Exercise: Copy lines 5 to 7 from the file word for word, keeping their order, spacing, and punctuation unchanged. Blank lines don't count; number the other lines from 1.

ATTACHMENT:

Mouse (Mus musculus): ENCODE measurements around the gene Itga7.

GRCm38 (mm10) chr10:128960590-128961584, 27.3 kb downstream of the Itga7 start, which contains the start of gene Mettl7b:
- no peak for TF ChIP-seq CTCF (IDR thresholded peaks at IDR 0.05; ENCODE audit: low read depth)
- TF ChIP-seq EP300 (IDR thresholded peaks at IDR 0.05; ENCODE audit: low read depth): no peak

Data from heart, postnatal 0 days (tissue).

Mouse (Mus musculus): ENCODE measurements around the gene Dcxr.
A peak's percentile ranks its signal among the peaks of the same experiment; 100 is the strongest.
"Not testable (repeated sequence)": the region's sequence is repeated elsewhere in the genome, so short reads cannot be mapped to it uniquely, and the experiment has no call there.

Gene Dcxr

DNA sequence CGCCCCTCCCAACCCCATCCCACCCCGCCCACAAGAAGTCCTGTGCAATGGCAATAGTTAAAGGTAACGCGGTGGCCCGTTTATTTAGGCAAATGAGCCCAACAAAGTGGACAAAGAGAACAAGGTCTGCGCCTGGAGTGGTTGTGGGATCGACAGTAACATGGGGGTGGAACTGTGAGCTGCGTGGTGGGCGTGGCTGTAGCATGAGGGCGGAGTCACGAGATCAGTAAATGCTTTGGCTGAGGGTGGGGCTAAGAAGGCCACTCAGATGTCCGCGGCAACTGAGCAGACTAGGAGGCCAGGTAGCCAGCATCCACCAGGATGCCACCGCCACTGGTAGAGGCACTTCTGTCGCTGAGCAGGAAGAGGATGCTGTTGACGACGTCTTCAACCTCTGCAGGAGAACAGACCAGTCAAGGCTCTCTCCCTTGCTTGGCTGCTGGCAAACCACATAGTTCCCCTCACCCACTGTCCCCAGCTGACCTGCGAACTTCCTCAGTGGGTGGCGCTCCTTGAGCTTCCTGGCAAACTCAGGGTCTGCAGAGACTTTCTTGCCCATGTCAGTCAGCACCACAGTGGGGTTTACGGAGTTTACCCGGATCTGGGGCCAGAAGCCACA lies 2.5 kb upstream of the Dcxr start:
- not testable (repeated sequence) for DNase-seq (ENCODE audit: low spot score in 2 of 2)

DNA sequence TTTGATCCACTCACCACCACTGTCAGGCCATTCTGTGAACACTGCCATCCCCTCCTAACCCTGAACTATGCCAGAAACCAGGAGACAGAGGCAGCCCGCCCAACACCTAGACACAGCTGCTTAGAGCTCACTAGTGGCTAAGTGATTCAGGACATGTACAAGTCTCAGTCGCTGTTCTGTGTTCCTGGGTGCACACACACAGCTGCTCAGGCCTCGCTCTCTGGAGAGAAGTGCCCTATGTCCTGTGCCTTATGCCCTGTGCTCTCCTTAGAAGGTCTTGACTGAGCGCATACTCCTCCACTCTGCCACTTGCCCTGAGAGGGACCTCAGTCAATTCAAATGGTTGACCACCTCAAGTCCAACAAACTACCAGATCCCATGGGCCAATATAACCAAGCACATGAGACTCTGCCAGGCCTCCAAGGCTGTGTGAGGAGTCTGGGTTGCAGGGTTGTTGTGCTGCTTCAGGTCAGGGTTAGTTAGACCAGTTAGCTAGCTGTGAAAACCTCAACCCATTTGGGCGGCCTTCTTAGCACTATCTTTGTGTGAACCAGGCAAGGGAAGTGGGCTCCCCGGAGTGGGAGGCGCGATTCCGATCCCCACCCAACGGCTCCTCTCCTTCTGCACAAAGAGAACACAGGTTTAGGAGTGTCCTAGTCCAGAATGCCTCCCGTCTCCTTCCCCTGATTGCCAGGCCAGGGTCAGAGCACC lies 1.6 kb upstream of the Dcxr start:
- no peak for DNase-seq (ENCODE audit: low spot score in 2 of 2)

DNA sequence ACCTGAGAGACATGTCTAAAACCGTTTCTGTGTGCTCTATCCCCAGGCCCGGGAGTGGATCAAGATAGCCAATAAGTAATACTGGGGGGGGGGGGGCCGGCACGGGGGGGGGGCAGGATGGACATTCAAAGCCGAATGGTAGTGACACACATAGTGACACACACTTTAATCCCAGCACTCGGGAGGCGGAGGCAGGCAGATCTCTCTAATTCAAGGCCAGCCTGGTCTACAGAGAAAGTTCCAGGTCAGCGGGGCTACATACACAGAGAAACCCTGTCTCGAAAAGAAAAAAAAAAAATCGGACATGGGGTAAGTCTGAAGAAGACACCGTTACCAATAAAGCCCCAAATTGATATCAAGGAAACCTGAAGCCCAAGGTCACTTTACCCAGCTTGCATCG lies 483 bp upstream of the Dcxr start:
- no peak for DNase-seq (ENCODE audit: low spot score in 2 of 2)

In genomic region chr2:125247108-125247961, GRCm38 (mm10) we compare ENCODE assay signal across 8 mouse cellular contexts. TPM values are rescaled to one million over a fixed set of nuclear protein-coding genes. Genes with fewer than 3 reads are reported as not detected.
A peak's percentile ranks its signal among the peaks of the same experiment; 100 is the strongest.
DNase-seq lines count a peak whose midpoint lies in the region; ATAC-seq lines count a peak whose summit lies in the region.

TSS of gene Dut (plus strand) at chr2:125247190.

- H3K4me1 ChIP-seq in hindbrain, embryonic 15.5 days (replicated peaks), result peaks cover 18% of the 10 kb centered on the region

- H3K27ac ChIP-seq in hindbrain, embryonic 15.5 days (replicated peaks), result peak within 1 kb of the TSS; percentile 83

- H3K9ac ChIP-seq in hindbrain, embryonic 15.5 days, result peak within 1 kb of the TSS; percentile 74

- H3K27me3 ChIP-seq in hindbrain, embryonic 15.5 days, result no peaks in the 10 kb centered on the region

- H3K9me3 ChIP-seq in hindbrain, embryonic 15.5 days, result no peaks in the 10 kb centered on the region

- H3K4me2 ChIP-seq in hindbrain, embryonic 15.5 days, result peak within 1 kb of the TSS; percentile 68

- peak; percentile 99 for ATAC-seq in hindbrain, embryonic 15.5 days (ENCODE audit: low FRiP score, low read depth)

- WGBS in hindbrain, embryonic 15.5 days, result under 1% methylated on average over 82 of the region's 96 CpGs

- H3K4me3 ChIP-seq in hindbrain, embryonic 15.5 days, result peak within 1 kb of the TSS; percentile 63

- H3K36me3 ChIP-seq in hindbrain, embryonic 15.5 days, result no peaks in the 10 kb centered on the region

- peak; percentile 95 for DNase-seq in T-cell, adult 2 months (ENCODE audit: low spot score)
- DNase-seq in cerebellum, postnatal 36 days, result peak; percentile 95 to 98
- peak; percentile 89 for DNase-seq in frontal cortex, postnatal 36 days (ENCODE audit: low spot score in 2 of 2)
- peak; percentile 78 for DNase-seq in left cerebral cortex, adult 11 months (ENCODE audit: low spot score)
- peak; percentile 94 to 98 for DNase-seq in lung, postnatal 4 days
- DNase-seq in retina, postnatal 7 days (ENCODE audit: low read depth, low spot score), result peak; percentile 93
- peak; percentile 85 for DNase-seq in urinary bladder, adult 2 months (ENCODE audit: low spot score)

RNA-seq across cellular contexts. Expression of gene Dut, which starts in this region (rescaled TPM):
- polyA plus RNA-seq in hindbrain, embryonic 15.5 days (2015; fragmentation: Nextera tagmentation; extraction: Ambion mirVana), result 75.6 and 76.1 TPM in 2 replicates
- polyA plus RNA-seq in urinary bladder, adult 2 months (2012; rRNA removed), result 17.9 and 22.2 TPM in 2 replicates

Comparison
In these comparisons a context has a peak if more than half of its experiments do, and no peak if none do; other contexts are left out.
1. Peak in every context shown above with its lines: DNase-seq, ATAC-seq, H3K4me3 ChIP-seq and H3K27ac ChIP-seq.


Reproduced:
Data from heart, postnatal 0 days (tissue).

Mouse (Mus musculus): ENCODE measurements around the gene Dcxr.
A peak's percentile ranks its signal among the peaks of the same experiment; 100 is the strongest.